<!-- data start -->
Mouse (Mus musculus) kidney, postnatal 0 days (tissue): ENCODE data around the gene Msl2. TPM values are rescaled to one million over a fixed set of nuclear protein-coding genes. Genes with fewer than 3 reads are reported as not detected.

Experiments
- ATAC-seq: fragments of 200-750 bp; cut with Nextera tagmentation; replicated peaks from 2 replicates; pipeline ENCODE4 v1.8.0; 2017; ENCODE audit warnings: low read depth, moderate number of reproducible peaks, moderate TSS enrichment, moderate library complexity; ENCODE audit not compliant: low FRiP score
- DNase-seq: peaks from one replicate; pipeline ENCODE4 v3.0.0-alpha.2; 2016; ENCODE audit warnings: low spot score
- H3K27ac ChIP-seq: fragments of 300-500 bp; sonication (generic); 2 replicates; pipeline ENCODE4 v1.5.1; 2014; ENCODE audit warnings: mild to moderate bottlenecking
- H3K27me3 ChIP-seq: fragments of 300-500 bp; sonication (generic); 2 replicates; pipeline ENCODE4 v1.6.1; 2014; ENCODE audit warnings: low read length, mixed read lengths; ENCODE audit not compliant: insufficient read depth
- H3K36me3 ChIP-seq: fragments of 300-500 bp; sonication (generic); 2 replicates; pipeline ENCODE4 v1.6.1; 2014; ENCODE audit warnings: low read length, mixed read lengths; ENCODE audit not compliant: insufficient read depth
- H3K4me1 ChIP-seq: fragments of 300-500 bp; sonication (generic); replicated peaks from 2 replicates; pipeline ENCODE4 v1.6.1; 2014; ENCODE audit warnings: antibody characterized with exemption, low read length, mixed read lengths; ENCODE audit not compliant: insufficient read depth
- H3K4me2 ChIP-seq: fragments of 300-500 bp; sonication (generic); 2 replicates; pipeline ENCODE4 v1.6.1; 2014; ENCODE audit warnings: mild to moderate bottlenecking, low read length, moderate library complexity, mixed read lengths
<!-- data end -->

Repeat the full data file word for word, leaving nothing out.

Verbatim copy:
Mouse (Mus musculus) kidney, postnatal 0 days (tissue): ENCODE data around the gene Msl2. TPM values are rescaled to one million over a fixed set of nuclear protein-coding genes. Genes with fewer than 3 reads are reported as not detected.

Experiments
- ATAC-seq: fragments of 200-750 bp; cut with Nextera tagmentation; replicated peaks from 2 replicates; pipeline ENCODE4 v1.8.0; 2017; ENCODE audit warnings: low read depth, moderate number of reproducible peaks, moderate TSS enrichment, moderate library complexity; ENCODE audit not compliant: low FRiP score
- DNase-seq: peaks from one replicate; pipeline ENCODE4 v3.0.0-alpha.2; 2016; ENCODE audit warnings: low spot score
- H3K27ac ChIP-seq: fragments of 300-500 bp; sonication (generic); 2 replicates; pipeline ENCODE4 v1.5.1; 2014; ENCODE audit warnings: mild to moderate bottlenecking
- H3K27me3 ChIP-seq: fragments of 300-500 bp; sonication (generic); 2 replicates; pipeline ENCODE4 v1.6.1; 2014; ENCODE audit warnings: low read length, mixed read lengths; ENCODE audit not compliant: insufficient read depth
- H3K36me3 ChIP-seq: fragments of 300-500 bp; sonication (generic); 2 replicates; pipeline ENCODE4 v1.6.1; 2014; ENCODE audit warnings: low read length, mixed read lengths; ENCODE audit not compliant: insufficient read depth
- H3K4me1 ChIP-seq: fragments of 300-500 bp; sonication (generic); replicated peaks from 2 replicates; pipeline ENCODE4 v1.6.1; 2014; ENCODE audit warnings: antibody characterized with exemption, low read length, mixed read lengths; ENCODE audit not compliant: insufficient read depth
- H3K4me2 ChIP-seq: fragments of 300-500 bp; sonication (generic); 2 replicates; pipeline ENCODE4 v1.6.1; 2014; ENCODE audit warnings: mild to moderate bottlenecking, low read length, moderate library complexity, mixed read lengths